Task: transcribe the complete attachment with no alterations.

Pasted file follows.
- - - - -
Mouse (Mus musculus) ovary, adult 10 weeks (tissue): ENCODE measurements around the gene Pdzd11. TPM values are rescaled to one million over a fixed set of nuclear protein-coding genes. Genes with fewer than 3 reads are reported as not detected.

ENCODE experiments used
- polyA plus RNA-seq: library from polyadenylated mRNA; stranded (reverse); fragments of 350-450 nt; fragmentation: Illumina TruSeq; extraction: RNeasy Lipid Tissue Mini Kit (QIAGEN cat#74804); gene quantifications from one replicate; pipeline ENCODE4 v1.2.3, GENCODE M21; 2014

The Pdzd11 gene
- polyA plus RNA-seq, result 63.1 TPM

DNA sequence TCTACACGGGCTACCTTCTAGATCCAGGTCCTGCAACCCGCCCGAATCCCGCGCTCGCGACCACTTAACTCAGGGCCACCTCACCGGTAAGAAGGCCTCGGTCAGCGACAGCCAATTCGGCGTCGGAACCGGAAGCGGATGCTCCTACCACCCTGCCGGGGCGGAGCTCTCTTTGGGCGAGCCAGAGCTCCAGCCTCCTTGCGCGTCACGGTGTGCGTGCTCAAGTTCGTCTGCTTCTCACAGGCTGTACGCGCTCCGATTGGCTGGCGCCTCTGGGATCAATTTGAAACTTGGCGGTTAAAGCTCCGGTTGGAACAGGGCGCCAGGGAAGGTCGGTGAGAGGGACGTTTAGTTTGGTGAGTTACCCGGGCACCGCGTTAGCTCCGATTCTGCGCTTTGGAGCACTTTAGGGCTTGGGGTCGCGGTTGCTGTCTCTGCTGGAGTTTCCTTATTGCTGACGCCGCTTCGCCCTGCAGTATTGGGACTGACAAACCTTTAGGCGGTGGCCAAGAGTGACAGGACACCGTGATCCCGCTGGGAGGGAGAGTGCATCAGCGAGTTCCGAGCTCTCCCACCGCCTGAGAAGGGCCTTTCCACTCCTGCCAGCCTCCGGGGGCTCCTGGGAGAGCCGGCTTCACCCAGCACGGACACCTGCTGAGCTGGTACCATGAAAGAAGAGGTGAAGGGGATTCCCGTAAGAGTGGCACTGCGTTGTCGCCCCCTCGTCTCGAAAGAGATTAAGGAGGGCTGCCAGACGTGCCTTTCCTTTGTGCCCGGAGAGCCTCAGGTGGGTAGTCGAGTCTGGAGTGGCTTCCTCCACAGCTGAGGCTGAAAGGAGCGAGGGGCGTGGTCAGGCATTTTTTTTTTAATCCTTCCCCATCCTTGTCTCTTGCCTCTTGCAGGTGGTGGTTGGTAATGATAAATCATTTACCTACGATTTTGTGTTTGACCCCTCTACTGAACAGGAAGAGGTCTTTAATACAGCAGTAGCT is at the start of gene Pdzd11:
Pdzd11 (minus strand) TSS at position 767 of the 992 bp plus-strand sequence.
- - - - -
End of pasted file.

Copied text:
Mouse (Mus musculus) ovary, adult 10 weeks (tissue): ENCODE measurements around the gene Pdzd11. TPM values are rescaled to one million over a fixed set of nuclear protein-coding genes. Genes with fewer than 3 reads are reported as not detected.

ENCODE experiments used
- polyA plus RNA-seq: library from polyadenylated mRNA; stranded (reverse); fragments of 350-450 nt; fragmentation: Illumina TruSeq; extraction: RNeasy Lipid Tissue Mini Kit (QIAGEN cat#74804); gene quantifications from one replicate; pipeline ENCODE4 v1.2.3, GENCODE M21; 2014

The Pdzd11 gene
- polyA plus RNA-seq, result 63.1 TPM

DNA sequence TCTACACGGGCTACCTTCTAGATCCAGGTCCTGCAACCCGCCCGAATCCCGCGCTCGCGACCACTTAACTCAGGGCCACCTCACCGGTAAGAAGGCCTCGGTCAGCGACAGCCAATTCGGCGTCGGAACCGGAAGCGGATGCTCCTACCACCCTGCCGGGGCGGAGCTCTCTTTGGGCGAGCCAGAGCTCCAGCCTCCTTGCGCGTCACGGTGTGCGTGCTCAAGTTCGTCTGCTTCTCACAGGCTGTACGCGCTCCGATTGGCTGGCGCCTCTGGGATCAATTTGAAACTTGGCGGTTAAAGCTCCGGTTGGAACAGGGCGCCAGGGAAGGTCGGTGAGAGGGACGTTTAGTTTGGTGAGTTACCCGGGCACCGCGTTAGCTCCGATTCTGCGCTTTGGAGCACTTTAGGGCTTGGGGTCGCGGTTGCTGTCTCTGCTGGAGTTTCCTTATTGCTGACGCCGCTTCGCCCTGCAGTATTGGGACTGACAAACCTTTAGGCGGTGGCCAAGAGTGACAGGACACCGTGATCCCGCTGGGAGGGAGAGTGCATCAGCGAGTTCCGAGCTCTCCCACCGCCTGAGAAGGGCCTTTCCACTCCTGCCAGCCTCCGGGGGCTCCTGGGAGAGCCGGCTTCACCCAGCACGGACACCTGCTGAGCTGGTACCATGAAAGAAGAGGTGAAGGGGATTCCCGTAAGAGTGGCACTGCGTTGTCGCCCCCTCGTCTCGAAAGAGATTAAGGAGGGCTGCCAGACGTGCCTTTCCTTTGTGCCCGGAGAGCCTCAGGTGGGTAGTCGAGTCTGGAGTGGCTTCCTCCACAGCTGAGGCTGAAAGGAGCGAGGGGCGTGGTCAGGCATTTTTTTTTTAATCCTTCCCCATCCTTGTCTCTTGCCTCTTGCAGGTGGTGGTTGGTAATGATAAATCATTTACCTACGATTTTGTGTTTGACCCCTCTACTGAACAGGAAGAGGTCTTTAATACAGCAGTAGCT is at the start of gene Pdzd11:
Pdzd11 (minus strand) TSS at position 767 of the 992 bp plus-strand sequence.